Sister of Charity
Buddhist nun has built the biggest charity in the Chinese world.
Dharma Master Cheng Yen may be a 72-year-old Buddhist nun adhering to a harsh daily regimen in a convent with 160 other nuns, but that doesn't mean she's missing out on the latest technology. Wherever she goes in her small temple abode in eastern Taiwan or in the sprawling office complex she oversees nearby, television screens are close by, including two where morning service is held. She presides over a daily videoconference and, from the computer on her desk, holds emergency meetings via Webcam and tv. In the early 1990s she was quick to get an e-mail address and start surfing the Web.
Cheng Yen is the founder and chief executive of a fast-growing charity, Taiwan Buddhist Tzu Chi Foundation, the largest noNGOvernmental organization in the Chinese world. Thanks to being so wired, she heard about the Haiti earthquake in January right after it hit. She immediately began coordinating a global fund-raising drive and dispatching relief.
Often compared with Mother Teresa, Cheng Yen and five others started Tzu Chi in 1966 when they began sewing baby shoes to raise money for the poor. Begun in a wooden hut not far from its headquarters today, Tzu Chi now enlists entrepreneurs and other lay people as volunteers and organizes itself like a corporation. The number of donors hit 1 million in 1989, the same year that Cheng Yen published her first collection of philosophical musings, Jing Si Aphorisms. But its grassroots activity really caught the public's attention after the foreign press started criticizing Taiwan as an island of greed during a stock market bubble in 1990. The book is now available in 11 languages and has sold 3.5 million copies, and Tzu Chi's donors number 10 million.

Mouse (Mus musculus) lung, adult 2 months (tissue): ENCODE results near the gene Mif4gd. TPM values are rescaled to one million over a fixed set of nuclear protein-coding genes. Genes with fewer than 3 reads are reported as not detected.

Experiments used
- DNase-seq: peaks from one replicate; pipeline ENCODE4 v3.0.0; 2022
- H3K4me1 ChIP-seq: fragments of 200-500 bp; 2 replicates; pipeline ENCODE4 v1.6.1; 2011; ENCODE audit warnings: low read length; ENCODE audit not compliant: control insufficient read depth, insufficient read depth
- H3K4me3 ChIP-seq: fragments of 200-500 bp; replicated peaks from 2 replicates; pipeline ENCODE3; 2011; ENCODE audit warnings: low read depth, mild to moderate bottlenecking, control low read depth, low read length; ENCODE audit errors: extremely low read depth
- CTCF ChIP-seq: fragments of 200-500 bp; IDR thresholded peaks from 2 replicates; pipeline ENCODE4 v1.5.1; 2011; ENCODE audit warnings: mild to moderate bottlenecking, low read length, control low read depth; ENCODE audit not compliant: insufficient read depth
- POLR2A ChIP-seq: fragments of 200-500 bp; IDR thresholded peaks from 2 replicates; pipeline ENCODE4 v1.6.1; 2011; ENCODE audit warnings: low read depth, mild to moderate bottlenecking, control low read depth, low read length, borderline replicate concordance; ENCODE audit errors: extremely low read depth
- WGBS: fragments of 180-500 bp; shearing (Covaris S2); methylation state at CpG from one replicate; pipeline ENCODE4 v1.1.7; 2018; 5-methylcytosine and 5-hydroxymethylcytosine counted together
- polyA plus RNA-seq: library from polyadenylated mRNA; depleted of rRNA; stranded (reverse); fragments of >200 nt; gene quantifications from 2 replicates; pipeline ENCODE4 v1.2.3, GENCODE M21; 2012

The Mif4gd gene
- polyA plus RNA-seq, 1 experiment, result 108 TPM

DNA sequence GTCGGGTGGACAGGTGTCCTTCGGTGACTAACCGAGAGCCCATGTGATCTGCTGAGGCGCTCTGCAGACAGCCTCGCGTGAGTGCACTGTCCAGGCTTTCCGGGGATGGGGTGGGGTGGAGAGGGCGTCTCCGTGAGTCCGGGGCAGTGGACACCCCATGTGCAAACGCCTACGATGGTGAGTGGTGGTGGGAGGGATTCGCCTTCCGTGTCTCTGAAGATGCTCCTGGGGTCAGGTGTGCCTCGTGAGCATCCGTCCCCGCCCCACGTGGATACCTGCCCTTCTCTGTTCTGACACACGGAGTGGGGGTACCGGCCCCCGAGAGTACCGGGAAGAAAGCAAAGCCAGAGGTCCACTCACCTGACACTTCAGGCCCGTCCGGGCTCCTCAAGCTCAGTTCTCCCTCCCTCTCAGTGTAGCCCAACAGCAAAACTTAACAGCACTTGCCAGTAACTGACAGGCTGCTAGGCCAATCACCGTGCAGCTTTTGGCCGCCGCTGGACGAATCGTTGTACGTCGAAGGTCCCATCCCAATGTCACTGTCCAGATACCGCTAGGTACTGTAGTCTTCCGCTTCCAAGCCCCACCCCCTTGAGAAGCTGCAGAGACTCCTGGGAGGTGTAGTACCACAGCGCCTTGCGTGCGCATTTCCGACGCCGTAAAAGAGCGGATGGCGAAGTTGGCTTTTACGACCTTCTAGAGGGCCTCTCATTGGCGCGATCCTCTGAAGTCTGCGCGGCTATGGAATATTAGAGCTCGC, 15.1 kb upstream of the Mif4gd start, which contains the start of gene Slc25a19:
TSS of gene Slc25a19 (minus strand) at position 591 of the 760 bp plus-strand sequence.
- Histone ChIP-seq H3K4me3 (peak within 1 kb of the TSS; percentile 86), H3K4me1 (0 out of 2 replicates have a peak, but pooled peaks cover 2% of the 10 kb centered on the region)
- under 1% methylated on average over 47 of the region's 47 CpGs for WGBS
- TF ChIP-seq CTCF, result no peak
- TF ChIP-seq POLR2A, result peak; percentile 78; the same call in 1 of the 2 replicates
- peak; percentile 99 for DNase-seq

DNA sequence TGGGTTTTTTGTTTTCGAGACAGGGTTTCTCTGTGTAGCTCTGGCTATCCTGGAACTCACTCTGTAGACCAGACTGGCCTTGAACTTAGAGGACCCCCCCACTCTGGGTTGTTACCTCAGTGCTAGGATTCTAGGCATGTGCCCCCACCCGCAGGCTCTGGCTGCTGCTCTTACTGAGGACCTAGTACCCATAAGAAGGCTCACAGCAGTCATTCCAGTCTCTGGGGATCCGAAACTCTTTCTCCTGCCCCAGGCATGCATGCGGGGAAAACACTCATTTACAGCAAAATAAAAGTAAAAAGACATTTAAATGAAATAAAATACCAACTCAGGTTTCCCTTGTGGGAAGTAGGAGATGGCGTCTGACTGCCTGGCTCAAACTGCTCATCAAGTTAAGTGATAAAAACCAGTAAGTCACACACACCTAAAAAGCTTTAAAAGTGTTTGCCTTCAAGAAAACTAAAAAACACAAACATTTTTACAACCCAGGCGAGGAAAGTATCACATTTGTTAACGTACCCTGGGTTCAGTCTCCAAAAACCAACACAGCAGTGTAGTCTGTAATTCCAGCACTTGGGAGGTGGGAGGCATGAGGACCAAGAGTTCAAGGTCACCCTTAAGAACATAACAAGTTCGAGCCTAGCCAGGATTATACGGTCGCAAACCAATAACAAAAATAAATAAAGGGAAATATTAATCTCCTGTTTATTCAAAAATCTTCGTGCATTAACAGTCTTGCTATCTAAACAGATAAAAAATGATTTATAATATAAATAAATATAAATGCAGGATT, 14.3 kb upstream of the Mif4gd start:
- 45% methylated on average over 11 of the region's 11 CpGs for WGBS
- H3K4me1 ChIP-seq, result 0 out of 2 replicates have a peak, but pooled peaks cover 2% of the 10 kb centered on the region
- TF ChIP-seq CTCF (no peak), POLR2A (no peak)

Cheng Yen never travels outside of Taiwan because she suffers from heart disease. But this doesn't prevent her from taking Tzu Chi to faraway places; it has branches in 47 other countries, the largest number being in the U.S., where it has 99 field offices. Some 30% of its donors live outside of Taiwan, with the largest group--330,000--in Malaysia. Last year it raised $313 million in Taiwan and at least $30 million overseas; there's no overall total because Tzu Chi doesn't tally what all the branches collect. The branches are self-sustaining and seek funding from the headquarters only when necessary.
The organization is a model of efficiency: Its staff numbers just 800, bolstered by its network of 2 million volunteers, up from 30,000 only 17 years ago. By comparison, the Red Cross has fewer than 1 million volunteers, but it pays 34,000 employees. Bangladesh's BRAC, the world's largest NGO by number of staff, employs more than 120,000.
Since its first overseas mission in 1991 after a flood in Bangladesh, Tzu Chi's medical and relief teams have been active in 70 countries, their signature blue shirts and white trousers visible in such far-flung places as Kosovo, Rwanda, Cambodia and North Korea. In North Korea, for many years after 1998, Tzu Chi was the only NGO allowed to hand-deliver goods to recipients, not merely drop off the supplies at harbors as other international NGOs had to do.